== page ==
I have always been a fan of Frank Ticheli’s Angels in the Architecture. Ticheli’s notes read
This ‘angel’ — represented by the singer—frames the work, surrounding it with a protective wall of light and establishing the divine. Other representations of light — played by instruments rather than sung—include a traditional Hebrew song of peace (“Hevenu Shalom Aleichem”) and the well-known 16th-century Genevan Psalter, “Old Hundredth.” These three borrowed songs, despite their varied religious origins, are meant to transcend any one religion, representing the more universal human ideals of peace, hope, and love. An original chorale, appearing twice in the work, represents my own personal expression of these aspirations.
In opposition, turbulent, fast-paced music appears as a symbol of darkness, death, and spiritual doubt. Twice during the musical drama, these shadows sneak in almost unnoticeably, slowly obscuring, and eventually obliterating the light altogether. The darkness prevails for long stretches of time, but the light always returns, inextinguishable, more powerful than before.
I had my iPod on shuffle as I was cleaning my house and beginning to wrap my brain around the week ahead… While this Thanksgiving Break is perhaps the least stress-ridden academic break of my college career, it packs no less of a punch as I come to terms with an inevitable goodbye looming at the finish line. Just as the floodgates behind my eyes breech maximum capacity for the countless time, Angels in the Architecture begins to play. I wouldn’t necessarily call it a religious experience, but I will confess that in that moment, the presence of angels has never been more apparent.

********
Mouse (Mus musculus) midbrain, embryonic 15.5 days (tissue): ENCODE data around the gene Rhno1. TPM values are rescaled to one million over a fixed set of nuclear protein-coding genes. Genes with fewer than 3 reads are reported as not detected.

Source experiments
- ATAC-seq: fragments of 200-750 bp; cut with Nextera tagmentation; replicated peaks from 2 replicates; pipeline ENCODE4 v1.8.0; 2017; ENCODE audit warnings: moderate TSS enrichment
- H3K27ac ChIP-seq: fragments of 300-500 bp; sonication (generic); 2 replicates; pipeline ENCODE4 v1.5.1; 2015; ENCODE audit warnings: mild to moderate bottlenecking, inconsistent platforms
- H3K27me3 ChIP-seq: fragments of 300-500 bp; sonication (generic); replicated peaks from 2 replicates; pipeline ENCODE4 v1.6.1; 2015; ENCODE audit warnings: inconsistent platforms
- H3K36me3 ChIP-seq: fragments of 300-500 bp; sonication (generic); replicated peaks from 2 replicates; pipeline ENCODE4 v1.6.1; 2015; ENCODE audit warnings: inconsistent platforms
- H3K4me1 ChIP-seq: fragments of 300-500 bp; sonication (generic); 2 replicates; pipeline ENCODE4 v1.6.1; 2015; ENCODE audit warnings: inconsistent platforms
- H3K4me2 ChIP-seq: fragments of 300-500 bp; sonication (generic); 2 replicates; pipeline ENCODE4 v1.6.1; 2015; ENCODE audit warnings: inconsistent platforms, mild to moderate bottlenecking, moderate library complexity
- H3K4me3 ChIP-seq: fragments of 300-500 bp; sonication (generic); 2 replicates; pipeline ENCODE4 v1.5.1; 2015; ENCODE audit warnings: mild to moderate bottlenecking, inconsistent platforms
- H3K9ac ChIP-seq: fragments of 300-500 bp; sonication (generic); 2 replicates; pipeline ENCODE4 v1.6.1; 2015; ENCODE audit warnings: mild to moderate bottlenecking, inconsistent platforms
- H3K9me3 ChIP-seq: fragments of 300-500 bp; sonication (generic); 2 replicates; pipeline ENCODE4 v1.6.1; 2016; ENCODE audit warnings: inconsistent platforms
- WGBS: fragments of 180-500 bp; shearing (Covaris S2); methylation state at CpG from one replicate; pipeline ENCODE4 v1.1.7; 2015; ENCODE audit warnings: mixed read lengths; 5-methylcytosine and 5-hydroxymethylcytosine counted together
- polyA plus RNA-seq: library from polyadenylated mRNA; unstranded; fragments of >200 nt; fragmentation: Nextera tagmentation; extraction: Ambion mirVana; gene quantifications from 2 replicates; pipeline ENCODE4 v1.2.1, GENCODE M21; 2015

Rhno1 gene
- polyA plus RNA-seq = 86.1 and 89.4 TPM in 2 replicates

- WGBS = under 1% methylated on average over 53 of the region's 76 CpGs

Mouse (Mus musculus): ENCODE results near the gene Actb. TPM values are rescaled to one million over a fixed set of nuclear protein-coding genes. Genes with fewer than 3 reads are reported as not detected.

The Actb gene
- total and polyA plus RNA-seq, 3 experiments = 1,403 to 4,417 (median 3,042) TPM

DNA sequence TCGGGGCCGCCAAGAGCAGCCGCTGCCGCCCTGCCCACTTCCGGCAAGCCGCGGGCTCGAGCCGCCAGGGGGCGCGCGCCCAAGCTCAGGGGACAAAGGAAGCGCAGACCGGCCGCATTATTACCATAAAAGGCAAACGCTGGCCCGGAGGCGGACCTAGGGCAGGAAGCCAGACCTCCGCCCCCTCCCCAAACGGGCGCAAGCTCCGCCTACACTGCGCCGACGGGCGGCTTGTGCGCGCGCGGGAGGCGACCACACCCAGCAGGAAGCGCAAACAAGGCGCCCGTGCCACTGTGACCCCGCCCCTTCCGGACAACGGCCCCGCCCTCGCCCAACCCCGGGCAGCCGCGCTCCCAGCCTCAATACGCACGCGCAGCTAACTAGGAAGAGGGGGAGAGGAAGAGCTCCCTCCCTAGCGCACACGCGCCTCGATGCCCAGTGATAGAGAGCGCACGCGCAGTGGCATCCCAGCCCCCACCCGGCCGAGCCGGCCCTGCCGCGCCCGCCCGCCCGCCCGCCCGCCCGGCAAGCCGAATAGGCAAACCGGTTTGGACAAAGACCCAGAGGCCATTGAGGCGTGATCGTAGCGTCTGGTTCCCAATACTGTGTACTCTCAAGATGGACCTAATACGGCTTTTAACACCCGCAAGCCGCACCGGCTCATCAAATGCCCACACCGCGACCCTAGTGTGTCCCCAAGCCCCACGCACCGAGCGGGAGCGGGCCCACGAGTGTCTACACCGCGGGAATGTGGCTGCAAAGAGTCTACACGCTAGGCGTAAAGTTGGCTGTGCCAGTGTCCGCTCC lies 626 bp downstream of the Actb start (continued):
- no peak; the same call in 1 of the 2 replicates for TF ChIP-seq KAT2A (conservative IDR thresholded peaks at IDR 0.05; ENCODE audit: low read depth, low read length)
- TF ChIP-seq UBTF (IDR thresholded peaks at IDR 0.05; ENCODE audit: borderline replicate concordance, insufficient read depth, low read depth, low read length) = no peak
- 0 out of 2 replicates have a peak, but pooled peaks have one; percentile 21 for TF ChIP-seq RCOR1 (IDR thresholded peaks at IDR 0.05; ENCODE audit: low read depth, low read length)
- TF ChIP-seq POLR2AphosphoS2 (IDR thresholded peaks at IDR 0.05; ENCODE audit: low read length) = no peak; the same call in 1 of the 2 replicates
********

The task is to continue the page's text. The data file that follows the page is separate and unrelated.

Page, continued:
Angels in the Architecture is a fifteen-minute piece and for all of those fifteen minutes I sat and listened as I thought about the angels in my life. I thought about who they are, where they come from, where I’ve found them, and where they’ve found me… On any given day I am graced with more angels than I deserve, but today I’m focusing on one: Anderson Mambwe.